Economic Warfare

The Roiled Geo-Politics of the Indian Subcontinent – A Menace or a New Hope

Geo-Politics of the Indian Subcontinent

Scattered concerns mulled over by leaders of emerging countries, changes and conflicts being dealt with and ideals of the masses being deliberated and exploited. The current conditions in South Asia could be considered analogous to the parables of the Game of Thrones.

The conditions that we are highlighting relate to the constant feuds between the nations which aren’t that unusual but are still increasing due to the rise of centralizing authoritarians – each of whom has strong support in their respective nations and each of whom has a chip on their shoulder.

The geo-political status quo of the subcontinent was recently brought into light through the happenings in Doklam, the Rohingya crisis and the ousting of the Pakistani premier. All these developments apart from the rather skewed and radical perspectives of the masses signal towards more tumultuous times for the future of a few nations.

For the sake of argument, we will include China as a nation of concern in this argument since it is now pretty much involved in the dynamics of Southern Asia.

Nationalism and the Scrounge for regional dominance

In 2014 India witnessed a drastic change in the usually dull, coalition-fueled politics of the nation. Narendra Modi was elected as the country’s Prime Minister as he rode on the aspirations and hopes of the populace.

Now, apart from the clichéd promises in the manifesto of the party, Modi ensured a period of consolidation for the country’s security and strategic policies. The Prime Minister stormed Delhi and subsequently the international arena in 2014 propelling India once again to the centre stage in world affairs bringing some decisiveness in governance.

 But these aspects also brought a stronger viewpoint of the nation which revolved around protecting the sovereignty of the nation. That of course had to come at the cost of tense relations between India and its bully neighbor. China obviously couldn’t shy away from its projected stance as the most powerful nation in the country – especially when there was a new kid on the block to bully into submission.

However, China perceived the developments didn’t really matter in the next years since the People’s Liberation Army of China went into a proxy war mode by supporting the China–Pakistan Economic Corridor and refusing to incriminate known terrorists funded by Pakistan.

Nevertheless, these events culminated to an anti-climactic situation through the Doklam crisis where the efforts of the PLA to stifle the Chicken’s neck were stalled by the Indian Army.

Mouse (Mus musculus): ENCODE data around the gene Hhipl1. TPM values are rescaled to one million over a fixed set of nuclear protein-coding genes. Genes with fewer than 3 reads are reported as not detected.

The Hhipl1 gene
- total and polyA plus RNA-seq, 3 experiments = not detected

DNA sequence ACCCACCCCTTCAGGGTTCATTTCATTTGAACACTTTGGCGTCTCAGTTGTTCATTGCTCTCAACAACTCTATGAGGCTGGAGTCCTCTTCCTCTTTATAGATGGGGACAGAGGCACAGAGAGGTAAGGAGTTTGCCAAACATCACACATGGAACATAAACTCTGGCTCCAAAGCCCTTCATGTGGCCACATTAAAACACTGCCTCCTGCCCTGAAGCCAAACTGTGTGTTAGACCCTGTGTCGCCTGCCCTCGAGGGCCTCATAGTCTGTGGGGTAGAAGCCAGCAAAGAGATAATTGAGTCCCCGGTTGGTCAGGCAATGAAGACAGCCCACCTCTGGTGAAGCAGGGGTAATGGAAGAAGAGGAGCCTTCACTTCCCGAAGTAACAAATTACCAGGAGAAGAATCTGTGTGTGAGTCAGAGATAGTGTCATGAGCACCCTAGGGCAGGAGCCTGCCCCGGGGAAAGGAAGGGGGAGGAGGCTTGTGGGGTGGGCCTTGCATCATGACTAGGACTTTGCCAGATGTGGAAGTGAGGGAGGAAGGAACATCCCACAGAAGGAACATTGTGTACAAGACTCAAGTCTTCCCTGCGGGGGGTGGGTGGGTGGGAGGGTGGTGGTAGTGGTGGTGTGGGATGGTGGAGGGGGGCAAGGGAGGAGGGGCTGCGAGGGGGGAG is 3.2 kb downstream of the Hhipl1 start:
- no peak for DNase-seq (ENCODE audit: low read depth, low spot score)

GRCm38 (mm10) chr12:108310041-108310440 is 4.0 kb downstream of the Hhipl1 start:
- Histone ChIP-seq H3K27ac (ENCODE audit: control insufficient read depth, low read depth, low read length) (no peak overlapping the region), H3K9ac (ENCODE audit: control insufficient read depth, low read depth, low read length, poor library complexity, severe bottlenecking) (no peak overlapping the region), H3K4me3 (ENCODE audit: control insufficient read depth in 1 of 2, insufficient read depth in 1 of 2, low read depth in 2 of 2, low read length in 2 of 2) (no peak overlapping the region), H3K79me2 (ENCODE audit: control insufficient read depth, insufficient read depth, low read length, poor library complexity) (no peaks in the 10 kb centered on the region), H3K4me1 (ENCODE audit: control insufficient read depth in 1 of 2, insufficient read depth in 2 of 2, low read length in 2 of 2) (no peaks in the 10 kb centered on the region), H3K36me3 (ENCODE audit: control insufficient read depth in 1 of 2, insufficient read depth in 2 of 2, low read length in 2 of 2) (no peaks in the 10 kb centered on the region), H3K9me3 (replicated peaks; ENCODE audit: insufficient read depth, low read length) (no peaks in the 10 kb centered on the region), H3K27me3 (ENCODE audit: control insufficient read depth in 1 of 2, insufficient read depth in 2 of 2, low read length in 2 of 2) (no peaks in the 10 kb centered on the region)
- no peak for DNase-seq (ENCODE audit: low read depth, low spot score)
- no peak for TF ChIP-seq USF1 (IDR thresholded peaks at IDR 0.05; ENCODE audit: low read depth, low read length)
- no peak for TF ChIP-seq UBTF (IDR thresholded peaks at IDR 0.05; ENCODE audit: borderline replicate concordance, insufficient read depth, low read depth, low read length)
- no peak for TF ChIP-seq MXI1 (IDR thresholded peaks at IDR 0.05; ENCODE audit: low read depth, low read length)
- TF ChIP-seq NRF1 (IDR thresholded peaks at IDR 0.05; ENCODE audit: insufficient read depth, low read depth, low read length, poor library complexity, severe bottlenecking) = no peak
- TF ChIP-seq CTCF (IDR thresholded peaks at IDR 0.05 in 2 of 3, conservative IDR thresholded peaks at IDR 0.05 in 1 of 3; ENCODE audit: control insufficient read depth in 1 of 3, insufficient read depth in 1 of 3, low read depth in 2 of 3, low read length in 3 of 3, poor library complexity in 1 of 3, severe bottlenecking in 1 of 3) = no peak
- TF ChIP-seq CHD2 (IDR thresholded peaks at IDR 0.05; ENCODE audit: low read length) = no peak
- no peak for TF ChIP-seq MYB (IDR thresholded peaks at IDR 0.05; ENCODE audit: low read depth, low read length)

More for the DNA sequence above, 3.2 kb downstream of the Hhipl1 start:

These events brought another aspect into play – the fight for regional dominance wasn’t lopsided anymore.

Global Implications – Trade and the UN

Changes brought on by the stand-offs between the nations armies are reflected in brevity in the cultural, diplomatic and trade based relations. The occasional snub at an international summit or calling off sports-based ties seems cut on the surface but actually involves several layers of diplomacy and loss of many years of work.

Furthermore, there are several trade based implications for the international community where the relations between the sub-continental nations affect the monetary status of several companies around the world. This can be attributed to the fact that there are at most five to eight emerging (would be) economies in the region – in addition to the gargantuan purchasing powers of China and India.

The geopolitics of South Asia has become more complex and more unpredictable. The evolution of all nations in concern and increasing interest of outside powers is bringing new folds into the subcontinent’s innate plays. The rising competitive dynamics between India, Pakistan and China along with the transforming stances of Nepal, Myanmar and Bangladesh are bound to affect India.

Therefore, these shifting dynamics carry not only the seeds of potential conflict but also the hope for greater cooperation among regional powers. That said these issues and changes cannot be shortchanged by the Indian government. Hence it is necessary for our nation to recalibrate its assertions and policies to leverage the current roiled geo-politics of the subcontinent.

About the author

Rohan Mahajan

Rohan Mahajan is a writer, which considering where you’re reading this makes perfect sense. A strategist by profession, Rohan is a movie buff, a traveler and a voracious reader who also writes poetry.
Rohan was previously associated with a startup where he wrote about User interfaces, Technology and Analytics. A quick thinker, Rohan shatters opinions and constantly views things in a different perspective.

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